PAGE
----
“Sharing our family story is one way to help people understand and to recognize that it’s inappropriate to position transgender people as if they’re anything less than everyone else, that they’re freaks, or it’s all in their head, or any of those notions that are just inaccurate and harmful,” MacLeod said.

Using family stories motivated Abi Maxwell too, who shared the experiences of her 8-year-old transgender daughter before the committee.

“My daughter is a girl,” she said. “She will not grow up to race with the boys. To ask her to is an act of bullying and exclusion.”

Maxwell’s daughter, she said, had been bullied to the point where the family had to move her to a different school.

“She knows her rights are never a given,” Maxwell told the committee. “This is a lot for an 8-year-old to carry.”

After the hearing, Maxwell, an author from the Lakes Region, said bills like HB-198 deeply affect her daughter “because she lives knowing that a portion of the population is against her rights. It affects her psyche, it affects the decisions that she makes, her comfort level in talking about who she is.”

“I think that the message of this bill, of all anti-trans legislation across the country, is that trans people should not exist,” Maxwell said. “So the impact — we know the statistics of what happens when these kids are told that they’re wrong, that they don’t belong, that they should be excluded, that they’re not worthy of the same rights ... the impact is terrifying.”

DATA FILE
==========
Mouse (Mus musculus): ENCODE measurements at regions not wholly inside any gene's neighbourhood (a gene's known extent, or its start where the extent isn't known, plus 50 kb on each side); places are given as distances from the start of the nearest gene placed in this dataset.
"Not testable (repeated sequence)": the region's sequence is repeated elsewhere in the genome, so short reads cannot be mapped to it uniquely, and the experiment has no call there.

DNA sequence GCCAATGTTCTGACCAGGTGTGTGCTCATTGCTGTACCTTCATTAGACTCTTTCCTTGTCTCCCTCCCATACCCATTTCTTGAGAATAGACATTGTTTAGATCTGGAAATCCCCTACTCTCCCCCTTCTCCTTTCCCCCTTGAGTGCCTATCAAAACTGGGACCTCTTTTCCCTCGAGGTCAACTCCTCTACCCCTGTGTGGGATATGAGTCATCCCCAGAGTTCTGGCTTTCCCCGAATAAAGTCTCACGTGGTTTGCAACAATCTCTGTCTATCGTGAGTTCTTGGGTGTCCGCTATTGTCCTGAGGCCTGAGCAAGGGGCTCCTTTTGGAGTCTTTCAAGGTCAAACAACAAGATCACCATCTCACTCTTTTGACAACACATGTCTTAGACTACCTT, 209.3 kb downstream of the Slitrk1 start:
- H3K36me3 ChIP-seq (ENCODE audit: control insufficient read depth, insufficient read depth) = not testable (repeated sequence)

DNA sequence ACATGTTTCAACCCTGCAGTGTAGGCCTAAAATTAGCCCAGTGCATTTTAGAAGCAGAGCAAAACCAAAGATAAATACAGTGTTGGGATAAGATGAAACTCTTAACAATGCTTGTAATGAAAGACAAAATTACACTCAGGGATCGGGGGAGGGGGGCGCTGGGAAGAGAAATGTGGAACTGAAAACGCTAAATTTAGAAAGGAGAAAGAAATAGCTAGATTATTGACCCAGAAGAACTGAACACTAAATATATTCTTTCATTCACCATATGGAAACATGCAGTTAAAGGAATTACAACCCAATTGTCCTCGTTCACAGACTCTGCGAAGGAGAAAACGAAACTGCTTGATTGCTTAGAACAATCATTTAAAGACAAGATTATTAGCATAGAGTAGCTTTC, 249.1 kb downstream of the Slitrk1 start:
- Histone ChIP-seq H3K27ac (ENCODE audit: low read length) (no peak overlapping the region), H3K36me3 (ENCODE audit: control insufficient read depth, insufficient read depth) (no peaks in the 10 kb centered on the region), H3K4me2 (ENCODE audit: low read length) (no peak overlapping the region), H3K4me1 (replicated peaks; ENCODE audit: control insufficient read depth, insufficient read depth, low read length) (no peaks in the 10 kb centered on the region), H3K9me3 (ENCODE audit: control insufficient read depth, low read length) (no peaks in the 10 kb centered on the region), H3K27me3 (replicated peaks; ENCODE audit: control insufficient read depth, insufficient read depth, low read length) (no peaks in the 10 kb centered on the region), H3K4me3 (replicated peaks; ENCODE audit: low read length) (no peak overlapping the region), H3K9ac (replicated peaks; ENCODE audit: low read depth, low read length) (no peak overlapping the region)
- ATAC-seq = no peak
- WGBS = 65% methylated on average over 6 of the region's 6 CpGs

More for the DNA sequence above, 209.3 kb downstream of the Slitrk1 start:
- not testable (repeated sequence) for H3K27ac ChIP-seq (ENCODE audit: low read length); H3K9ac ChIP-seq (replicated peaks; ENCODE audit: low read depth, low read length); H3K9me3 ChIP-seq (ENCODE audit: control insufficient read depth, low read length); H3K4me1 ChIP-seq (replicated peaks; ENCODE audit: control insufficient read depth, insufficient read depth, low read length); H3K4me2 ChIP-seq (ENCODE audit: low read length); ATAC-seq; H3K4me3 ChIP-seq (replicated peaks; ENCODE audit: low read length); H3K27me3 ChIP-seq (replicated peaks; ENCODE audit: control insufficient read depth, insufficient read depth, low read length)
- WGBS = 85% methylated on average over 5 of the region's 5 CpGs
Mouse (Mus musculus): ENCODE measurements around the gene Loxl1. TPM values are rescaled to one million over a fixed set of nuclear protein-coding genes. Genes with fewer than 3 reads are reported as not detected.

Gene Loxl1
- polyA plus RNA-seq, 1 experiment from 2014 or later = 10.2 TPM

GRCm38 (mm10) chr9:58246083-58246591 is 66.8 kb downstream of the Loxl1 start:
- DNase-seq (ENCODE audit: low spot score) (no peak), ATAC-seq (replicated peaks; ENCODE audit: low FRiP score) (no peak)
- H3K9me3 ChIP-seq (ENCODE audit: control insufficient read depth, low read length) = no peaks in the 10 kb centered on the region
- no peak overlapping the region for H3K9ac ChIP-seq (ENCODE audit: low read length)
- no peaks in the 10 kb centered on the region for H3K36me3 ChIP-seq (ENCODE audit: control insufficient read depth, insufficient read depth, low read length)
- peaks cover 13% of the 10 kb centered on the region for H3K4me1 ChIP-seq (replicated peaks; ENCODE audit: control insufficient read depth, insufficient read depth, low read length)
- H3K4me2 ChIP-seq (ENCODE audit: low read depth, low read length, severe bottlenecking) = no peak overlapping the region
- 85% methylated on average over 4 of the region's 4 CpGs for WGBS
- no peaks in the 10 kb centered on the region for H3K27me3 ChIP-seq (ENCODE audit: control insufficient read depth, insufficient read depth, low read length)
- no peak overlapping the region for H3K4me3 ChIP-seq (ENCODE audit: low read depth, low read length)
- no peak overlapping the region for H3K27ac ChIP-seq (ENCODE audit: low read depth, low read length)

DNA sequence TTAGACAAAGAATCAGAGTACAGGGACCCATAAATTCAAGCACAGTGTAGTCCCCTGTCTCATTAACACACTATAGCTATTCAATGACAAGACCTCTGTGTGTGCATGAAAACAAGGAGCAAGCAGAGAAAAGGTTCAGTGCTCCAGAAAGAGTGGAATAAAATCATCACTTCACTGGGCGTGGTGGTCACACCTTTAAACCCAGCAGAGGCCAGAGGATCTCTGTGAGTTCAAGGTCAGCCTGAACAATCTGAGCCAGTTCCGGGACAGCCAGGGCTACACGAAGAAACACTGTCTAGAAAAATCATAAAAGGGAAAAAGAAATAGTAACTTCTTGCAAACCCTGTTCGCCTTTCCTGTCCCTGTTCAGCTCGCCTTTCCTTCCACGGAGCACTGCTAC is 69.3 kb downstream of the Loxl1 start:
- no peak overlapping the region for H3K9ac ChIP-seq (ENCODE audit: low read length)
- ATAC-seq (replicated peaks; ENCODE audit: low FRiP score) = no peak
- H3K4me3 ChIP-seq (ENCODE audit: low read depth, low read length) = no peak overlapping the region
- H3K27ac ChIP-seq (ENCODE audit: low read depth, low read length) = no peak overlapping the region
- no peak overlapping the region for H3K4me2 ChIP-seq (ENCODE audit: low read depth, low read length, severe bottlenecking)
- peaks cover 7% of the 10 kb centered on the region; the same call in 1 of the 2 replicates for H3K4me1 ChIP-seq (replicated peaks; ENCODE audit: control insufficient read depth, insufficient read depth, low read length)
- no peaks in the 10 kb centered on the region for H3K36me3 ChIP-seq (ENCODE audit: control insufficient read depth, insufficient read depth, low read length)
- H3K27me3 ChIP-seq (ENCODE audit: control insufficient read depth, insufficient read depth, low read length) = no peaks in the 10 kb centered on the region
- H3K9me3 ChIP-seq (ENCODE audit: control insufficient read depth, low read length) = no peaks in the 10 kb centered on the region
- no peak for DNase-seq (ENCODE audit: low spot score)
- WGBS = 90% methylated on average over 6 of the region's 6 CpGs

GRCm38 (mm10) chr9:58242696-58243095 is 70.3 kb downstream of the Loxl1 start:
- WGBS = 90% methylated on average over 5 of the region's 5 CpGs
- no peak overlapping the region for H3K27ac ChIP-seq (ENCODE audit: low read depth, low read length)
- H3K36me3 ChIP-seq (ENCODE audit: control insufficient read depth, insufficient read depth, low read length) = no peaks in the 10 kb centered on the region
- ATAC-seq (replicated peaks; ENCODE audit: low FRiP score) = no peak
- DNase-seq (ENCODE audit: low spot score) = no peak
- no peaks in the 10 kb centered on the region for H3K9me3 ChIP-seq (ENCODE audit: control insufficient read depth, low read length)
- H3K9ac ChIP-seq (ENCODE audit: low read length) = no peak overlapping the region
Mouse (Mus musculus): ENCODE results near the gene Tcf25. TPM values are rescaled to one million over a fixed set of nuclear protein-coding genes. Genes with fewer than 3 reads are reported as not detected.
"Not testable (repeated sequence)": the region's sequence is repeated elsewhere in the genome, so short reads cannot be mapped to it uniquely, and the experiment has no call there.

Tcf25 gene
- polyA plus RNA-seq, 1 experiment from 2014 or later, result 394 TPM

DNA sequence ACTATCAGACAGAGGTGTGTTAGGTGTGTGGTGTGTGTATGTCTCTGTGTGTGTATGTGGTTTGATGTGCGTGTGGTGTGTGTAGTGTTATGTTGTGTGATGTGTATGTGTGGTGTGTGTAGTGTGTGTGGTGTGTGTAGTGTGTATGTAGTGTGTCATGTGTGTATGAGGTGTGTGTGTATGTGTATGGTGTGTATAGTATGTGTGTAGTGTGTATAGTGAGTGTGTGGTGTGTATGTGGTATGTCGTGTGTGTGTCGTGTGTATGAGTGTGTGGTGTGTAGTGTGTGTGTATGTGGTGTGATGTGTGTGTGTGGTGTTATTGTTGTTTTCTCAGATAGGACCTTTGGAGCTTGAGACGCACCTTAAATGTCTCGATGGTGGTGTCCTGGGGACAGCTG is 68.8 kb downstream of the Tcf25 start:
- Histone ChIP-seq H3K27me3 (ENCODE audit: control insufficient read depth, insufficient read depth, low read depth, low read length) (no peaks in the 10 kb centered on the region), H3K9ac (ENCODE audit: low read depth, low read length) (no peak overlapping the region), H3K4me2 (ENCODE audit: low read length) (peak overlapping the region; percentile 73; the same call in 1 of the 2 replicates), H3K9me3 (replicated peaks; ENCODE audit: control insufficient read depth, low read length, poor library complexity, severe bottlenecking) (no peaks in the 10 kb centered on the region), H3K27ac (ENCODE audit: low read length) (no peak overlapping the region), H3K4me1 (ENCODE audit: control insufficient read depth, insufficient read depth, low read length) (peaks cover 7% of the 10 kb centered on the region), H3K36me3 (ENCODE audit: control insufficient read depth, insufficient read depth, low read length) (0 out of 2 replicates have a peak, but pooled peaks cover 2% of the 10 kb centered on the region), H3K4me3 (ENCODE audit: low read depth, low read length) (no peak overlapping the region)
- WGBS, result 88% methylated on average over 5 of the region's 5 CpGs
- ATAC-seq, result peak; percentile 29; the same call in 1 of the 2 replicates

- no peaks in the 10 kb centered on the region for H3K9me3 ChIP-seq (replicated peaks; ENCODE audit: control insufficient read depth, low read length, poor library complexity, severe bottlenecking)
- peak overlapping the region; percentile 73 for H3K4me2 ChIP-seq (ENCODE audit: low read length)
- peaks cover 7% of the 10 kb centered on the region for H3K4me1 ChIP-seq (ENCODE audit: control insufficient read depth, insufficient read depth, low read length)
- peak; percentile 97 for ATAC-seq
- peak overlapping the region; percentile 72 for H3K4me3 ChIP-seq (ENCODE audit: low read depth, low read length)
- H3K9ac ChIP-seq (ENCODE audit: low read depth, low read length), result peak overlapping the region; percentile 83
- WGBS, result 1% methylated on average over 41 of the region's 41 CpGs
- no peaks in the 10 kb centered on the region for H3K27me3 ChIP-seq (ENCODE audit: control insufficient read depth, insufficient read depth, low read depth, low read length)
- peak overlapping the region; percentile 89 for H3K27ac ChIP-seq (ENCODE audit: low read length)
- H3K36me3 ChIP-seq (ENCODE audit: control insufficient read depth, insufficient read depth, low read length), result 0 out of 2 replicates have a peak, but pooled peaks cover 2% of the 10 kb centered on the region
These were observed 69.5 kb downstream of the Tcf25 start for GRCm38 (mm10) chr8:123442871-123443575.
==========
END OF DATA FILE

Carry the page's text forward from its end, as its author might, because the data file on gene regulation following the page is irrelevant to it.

Mental health impacts were part of other testimony, by pediatricians and medical experts. Others focused on the potential legal impacts of the bill, and whether it might be considered in violation of federal regulations.

For the transgender children and their families who spoke, this is a more personal fight, and MacLeod said that it was draining for her daughter.

“She has been willing to put herself out there because it makes a difference,” she said, but Lane does not always want the spotlight.

Lane said the supporters of the bill are “a big force in opposition of my own rights,” which is what motivated her to tell her personal story.

“I honestly just want people to understand that I’m a human, I’m a kid, I’m a 16-year-old person who should not have to be advocating for my right to exist,” Lane said. “It’s a very sad thing to have to advocate for my own rights to exist and live and have dignity.”